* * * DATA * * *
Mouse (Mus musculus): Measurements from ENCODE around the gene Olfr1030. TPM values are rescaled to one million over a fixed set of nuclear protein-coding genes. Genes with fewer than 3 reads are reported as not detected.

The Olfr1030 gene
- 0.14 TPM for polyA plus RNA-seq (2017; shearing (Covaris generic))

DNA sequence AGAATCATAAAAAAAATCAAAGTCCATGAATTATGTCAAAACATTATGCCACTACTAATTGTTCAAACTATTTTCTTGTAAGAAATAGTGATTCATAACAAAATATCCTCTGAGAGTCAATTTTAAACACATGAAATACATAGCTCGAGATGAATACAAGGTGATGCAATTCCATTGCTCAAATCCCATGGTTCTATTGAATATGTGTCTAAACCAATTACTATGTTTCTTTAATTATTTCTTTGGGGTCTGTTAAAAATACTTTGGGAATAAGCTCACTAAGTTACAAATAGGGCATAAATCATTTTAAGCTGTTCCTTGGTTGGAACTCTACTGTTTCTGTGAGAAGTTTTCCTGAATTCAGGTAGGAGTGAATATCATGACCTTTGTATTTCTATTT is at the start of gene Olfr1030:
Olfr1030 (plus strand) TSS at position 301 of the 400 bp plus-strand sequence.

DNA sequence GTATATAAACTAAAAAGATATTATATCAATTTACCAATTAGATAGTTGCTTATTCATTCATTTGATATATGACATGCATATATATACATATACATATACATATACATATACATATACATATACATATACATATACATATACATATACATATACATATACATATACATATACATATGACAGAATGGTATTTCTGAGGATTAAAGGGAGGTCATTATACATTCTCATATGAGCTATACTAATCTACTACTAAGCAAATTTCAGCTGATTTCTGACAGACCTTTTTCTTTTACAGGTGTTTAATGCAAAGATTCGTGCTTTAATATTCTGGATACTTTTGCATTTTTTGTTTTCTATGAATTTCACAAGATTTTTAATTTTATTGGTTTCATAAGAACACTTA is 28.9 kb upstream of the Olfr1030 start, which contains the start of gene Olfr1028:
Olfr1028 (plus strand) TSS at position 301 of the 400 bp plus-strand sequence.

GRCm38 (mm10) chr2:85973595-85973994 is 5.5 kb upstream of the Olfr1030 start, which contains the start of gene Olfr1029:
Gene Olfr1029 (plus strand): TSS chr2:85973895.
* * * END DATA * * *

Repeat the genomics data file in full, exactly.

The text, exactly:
Mouse (Mus musculus): Measurements from ENCODE around the gene Olfr1030. TPM values are rescaled to one million over a fixed set of nuclear protein-coding genes. Genes with fewer than 3 reads are reported as not detected.

The Olfr1030 gene
- 0.14 TPM for polyA plus RNA-seq (2017; shearing (Covaris generic))

DNA sequence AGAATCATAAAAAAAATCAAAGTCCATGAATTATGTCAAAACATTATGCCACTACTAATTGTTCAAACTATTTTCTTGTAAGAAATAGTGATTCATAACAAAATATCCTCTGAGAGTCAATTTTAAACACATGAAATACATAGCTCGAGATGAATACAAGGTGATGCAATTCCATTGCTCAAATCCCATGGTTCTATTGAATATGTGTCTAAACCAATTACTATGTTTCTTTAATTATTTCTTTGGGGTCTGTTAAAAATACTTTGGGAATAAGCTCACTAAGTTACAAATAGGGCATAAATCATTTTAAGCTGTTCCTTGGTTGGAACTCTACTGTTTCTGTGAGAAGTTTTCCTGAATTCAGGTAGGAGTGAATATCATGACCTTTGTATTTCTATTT is at the start of gene Olfr1030:
Olfr1030 (plus strand) TSS at position 301 of the 400 bp plus-strand sequence.

DNA sequence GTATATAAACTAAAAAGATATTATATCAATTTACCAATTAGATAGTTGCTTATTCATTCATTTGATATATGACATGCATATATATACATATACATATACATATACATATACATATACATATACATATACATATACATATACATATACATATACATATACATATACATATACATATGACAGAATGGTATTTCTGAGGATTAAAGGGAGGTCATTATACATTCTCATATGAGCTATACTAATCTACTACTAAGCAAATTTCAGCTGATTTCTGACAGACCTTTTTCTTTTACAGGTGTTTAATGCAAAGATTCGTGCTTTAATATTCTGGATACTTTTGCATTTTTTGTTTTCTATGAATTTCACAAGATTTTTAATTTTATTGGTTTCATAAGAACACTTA is 28.9 kb upstream of the Olfr1030 start, which contains the start of gene Olfr1028:
Olfr1028 (plus strand) TSS at position 301 of the 400 bp plus-strand sequence.

GRCm38 (mm10) chr2:85973595-85973994 is 5.5 kb upstream of the Olfr1030 start, which contains the start of gene Olfr1029:
Gene Olfr1029 (plus strand): TSS chr2:85973895.